November 17, 2016

Please Don't Phase out Mac Automation

News broke this week that Apple has eliminated the position of Product Manager of Automation Technologies. Sal was the primary advocate for the continued success and implementation of Applescript and System Services for macOS.
This does not bode well for the future support of Applescript and System Services. I'm guessing Apple wants to phase them out in favor of adopting Siri for everything. The problem is, Siri is not a substitute for the kind of inter-application use many of us rely on. I use scripting daily for my workflows. And, it was essential for some of my research, including my dissertation, over the years.

If you have found any scripts or services useful in your work, including those for Accordance, feel free to join others tweeting out that plea to Apple, using the hash tag #AskApple. 
Here was my tweet:
Worried that Apple eliminated the Product Manager of Automation Technologies. I need Applescript for my academic work. Is all ok?  #AskApple

September 19, 2016

Insert Verses Accordance Service Within Microsoft Word List Paragraph

It turns out that the "Insert Verses" Accordance Service breaks when highlighting a verse reference that begins the line of a List formatted paragraph in a Microsoft Word document.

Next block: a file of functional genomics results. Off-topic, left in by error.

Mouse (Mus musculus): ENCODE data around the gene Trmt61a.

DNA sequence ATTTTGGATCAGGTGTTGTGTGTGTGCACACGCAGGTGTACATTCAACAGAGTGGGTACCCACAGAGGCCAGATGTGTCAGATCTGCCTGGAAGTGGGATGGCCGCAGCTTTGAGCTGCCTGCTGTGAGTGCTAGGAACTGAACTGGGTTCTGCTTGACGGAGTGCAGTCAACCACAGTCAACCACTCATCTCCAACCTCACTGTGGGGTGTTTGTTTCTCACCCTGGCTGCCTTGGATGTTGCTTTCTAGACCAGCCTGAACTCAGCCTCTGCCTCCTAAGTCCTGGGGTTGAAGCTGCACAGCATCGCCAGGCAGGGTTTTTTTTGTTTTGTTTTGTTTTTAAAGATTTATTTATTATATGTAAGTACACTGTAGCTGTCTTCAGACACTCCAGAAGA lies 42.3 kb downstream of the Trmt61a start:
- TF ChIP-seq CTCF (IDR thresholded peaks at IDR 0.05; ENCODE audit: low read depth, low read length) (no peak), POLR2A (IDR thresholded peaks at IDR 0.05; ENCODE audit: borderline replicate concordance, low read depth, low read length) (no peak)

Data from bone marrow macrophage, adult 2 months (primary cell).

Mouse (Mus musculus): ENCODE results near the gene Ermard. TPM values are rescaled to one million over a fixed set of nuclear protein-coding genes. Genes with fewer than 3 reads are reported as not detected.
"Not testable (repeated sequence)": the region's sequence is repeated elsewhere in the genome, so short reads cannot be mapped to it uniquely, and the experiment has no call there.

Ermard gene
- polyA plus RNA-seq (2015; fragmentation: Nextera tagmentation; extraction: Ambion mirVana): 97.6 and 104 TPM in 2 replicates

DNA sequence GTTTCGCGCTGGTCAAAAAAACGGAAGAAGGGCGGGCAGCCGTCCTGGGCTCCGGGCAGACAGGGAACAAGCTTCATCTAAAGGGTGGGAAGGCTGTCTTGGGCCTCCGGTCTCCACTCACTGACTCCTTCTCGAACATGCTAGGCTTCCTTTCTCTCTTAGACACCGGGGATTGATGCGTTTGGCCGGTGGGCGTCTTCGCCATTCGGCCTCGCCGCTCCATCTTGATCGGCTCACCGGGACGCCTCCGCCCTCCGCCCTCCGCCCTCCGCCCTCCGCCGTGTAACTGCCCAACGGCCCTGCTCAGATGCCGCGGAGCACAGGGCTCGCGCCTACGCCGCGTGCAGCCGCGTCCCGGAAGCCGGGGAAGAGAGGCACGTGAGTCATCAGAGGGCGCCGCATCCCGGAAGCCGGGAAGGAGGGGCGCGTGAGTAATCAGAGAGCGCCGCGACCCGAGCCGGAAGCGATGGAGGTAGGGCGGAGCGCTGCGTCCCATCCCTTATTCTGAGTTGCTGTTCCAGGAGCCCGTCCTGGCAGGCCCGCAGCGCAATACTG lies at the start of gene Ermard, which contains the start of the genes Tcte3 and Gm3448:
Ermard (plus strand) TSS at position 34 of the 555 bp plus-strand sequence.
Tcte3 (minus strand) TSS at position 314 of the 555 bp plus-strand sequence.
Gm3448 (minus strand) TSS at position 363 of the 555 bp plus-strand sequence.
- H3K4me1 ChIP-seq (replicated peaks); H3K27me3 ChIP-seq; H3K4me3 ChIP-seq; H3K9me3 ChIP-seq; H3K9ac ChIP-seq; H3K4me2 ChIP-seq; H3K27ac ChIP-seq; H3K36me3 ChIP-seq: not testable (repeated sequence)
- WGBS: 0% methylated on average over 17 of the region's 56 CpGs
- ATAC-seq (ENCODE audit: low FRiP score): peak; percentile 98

So, in the above screen shot, you can select the first line and the Insert Verses Accordance Service will work great, but if you try it with the second line (which is formatted in a List style), it results in an error something like:
ERR-A valid book name must be entered at the selection point.
This is true for both Word 2011 and 2016. The reason for this is that when a selection in Word is copied and sent to the clipboard or the Accordance Service, Word "helpfully" includes the list item number or bullet in the copied text. (This is only an issue when the verse reference is at the beginning of the paragraph.)
Instead of just the reference, Word is actually sending:
1.[TAB]Gen 1.1

In Word 2010 for Windows, there is an option in File -> Options -> Advanced -> "Cut, copy, and paste" where you could change "Keep bullets and numbers when pasting text" to "Keep Text Only". This Advanced option does not exist in Word 2011 for Mac. (I do not know if it is available in Word 2016.)

As a fix, you can Get-Your-Geek-On and add a step in the Insert Verses Service to remove everything leading up to any TAB in the selection before sending the reference to Accordance. You can find information about editing or customizing Accordance Services in this blog post: Creating a New Automation Service for Accordance, but here are the basic steps for this tweak:

1. Find the "Acc- Insert Verses" workflow file in ~ / Library / Services.
2. Double-click that file to open it in Automator.